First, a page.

Aston Martin says it wants the FIA to consider tweaking Formula 1’s new aero rules as a way of making the changes “more equitable” for all teams.
F1 introduced a raft of changes to reduce downforce for 2021, with cuts to the floor, diffuser and brake ducts.
Having adopted a low rake philosophy, Aston Martin, along with Mercedes, believes it has lost around one second of performance per lap compared to its rivals running a high rake.
Both outfits have ruled out switching to a high rake concept as it would take them a whole season to redesign their cars, plus here are strict rules limiting major car upgrades this year.
Aston Martin team principal Otmar Szafnauer is not content with how the rules were implemented by the FIA, which was pushed through on safety grounds in response to F1 tyre supplier Pirelli’s decision to make it tyres more robust in light of its failures during last year’s British Grand Prix.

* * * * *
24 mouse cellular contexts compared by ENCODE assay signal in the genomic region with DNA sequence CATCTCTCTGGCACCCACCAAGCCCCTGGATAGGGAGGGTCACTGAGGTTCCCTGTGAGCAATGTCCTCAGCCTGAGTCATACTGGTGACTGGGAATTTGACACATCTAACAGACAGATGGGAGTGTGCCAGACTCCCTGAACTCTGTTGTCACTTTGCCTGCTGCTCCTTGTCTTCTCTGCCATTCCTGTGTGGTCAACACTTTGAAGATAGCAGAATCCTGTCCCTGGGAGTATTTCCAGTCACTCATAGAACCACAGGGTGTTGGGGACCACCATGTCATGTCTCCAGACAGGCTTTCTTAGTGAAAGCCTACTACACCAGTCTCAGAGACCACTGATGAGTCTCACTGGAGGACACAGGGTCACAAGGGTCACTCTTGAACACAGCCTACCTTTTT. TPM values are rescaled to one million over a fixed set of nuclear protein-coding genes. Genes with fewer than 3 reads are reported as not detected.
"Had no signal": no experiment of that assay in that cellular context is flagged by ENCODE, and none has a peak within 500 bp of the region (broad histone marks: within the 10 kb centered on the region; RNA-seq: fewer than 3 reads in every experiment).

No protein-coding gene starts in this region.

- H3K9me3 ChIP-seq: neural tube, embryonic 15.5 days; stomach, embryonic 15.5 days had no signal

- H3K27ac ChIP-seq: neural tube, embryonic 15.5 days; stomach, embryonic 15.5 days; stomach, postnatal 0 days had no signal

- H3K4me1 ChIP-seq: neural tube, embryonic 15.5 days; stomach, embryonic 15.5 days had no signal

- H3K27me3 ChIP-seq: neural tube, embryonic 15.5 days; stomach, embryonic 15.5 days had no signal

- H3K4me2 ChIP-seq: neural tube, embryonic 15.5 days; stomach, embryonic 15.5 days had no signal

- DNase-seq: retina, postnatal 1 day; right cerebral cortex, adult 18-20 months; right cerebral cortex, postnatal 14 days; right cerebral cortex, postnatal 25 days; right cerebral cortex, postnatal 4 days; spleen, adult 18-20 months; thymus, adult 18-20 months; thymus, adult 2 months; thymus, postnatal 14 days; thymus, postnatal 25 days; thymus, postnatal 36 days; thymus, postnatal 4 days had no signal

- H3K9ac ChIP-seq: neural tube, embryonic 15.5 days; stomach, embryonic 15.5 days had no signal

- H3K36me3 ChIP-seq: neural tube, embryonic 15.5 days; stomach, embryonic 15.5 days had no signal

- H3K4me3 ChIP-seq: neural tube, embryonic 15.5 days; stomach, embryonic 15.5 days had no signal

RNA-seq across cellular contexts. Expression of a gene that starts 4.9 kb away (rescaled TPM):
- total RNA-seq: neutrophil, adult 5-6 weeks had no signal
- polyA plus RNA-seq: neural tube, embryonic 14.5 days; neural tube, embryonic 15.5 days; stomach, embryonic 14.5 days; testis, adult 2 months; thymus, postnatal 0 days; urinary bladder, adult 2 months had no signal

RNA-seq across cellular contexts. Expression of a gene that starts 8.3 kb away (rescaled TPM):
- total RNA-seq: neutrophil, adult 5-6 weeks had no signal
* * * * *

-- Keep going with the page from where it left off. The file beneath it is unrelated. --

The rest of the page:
There is also a question mark as to whether F1, as commercial rights holder, should have had an involvement in the process of changing rules for safety reasons.
Szafnauer insists a decision regarding the situation should have only been made by the FIA.
“The regulation change that was made for safety reasons, that kind of governance rests solely with the FIA,” Szafnauer said, as quoted by Motorsport.com.
Pressed on the influence from F1 officials in proposing the eventual changes, Szafnauer said: “Like I said, I think that type of regulation change rests solely with the FIA. They’re the experts.”
Szafnauer is planning on holding talks with the FIA in the hope of finding a compromise to make the competition fairer.
“I think the right thing to do is to have the discussions with the FIA, and find out exactly what happened and why,” he said. “Then we can see if there is something that can be done to make it more equitable.
“I think that’s the right thing to do. We as a team have to work hard to try and claw back everything we can. But at the same time, we should be having the discussions with the FIA to make it a bit more equitable.”
If a soliton is unable to be agreed on, Szafnauer admitted it would seek taking legal action.
“I think we get to that point after the discussions,” he said. “It’s hard to predict. I think the right thing to do is to see what can be done.”